It’s such a gloriously over-the-top moment, but it’s one of the best in a modern movie that exemplifies the persistence and unity New Yorkers pride themselves on. New York is its people. Whether they love the city or hate it is irrelevant. Their feelings bleed into film all the same.
It’s so easy to romanticize New York City. Take a look at The Fisher King (dir. Terry Gilliam, 1991) and how it portrayed Manhattan as a modern-day Camelot, a world where magic hid in filthy alleyways and underneath the starry sky in Central Park. Earlier in the film, our deuteragonist Perry (Robin Williams) goes to Grand Central Station to see his love interest, Lidia (Amanda Plummer); he’s been stalking her for months, but she doesn’t know he exists. When Perry spots her distinct newsboy cap in the crowd, he begins to follow her through the station. A couple behind Lidia dances out of focus, then another. Soon the entire terminal becomes a ballroom with the station’s iconic four-faced glass clock twinkling golden light. The film’s score melts into a sweeping symphony as Perry weaves around dancing couples in pursuit of Lidia, who remains wistfully out of reach.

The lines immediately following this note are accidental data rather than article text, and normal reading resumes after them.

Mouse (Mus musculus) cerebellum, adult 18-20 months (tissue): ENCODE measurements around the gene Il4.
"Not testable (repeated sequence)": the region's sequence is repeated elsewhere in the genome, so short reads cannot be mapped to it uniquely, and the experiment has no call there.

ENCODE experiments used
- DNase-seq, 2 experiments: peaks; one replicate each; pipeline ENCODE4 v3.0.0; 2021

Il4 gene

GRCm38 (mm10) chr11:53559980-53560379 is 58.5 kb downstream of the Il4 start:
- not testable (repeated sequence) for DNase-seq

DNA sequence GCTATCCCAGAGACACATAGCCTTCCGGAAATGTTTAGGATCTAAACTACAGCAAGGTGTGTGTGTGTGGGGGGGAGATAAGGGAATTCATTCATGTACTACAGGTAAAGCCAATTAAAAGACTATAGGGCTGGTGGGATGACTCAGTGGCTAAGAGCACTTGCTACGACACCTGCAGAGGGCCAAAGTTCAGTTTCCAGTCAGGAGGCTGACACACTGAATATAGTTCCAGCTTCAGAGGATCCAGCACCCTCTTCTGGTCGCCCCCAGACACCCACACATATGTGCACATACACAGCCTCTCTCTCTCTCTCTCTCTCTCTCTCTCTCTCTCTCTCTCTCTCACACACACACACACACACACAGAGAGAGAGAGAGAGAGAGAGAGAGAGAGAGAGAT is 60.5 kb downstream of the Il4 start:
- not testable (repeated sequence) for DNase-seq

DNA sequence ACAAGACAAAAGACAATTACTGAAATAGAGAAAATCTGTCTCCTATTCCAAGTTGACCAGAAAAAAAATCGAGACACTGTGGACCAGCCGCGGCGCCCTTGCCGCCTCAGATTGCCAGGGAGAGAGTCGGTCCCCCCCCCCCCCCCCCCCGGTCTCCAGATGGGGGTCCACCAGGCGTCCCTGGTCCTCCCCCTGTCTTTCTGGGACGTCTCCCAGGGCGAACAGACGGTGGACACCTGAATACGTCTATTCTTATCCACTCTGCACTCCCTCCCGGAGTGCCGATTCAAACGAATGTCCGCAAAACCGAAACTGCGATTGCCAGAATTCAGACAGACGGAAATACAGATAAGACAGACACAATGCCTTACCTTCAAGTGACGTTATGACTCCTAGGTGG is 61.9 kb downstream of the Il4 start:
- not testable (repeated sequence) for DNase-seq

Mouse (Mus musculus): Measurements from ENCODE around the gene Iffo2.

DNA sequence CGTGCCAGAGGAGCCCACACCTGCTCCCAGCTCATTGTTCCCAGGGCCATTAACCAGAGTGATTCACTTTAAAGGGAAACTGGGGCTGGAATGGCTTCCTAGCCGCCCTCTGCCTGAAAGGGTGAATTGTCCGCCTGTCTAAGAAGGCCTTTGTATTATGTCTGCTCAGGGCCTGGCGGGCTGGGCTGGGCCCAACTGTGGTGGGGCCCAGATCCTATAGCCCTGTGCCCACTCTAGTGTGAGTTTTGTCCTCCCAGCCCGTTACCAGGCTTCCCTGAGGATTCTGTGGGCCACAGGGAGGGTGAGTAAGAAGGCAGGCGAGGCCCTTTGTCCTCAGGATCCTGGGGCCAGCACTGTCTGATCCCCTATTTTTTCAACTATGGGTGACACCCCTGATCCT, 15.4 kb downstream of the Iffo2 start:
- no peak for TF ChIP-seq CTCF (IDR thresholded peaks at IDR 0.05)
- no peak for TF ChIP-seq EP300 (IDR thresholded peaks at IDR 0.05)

The Fisher King isn’t the only film to paint New York City as a land straight out of a fairy tale — Enchanted (dir. Kevin Lima, 2007) does too. So does The Wiz (dir. Sidney Lumet, 1978). The same goes for Big (dir. Penny Marshall, 1988) and Home Alone 2 (dir. Chris Columbus, 1992), which both depict FAO Schwartz as heaven on Earth for children. Romanticized interpretations of the city aren’t new. Neither are cynical ones.
One of the biggest cities in the world also has some of the worst income inequality. In 2018 alone, the average annual income of New Yorkers in the 1% was $2.2 million, at least 31% out of the state’s income. New Yorkers in the lower income brackets made about $50,000 per year. The wage disparities experienced by Black residents are even more stark, with Black New Yorkers unrepresented in many industries and earning significantly less than white residents. To get an idea of how deep the wage gap is between white and Black workers, the average annual salary for a white New Yorker from 2014 to 2018 was $60,808 while the average Black New Yorker made only $40,707 — a $20,000 difference.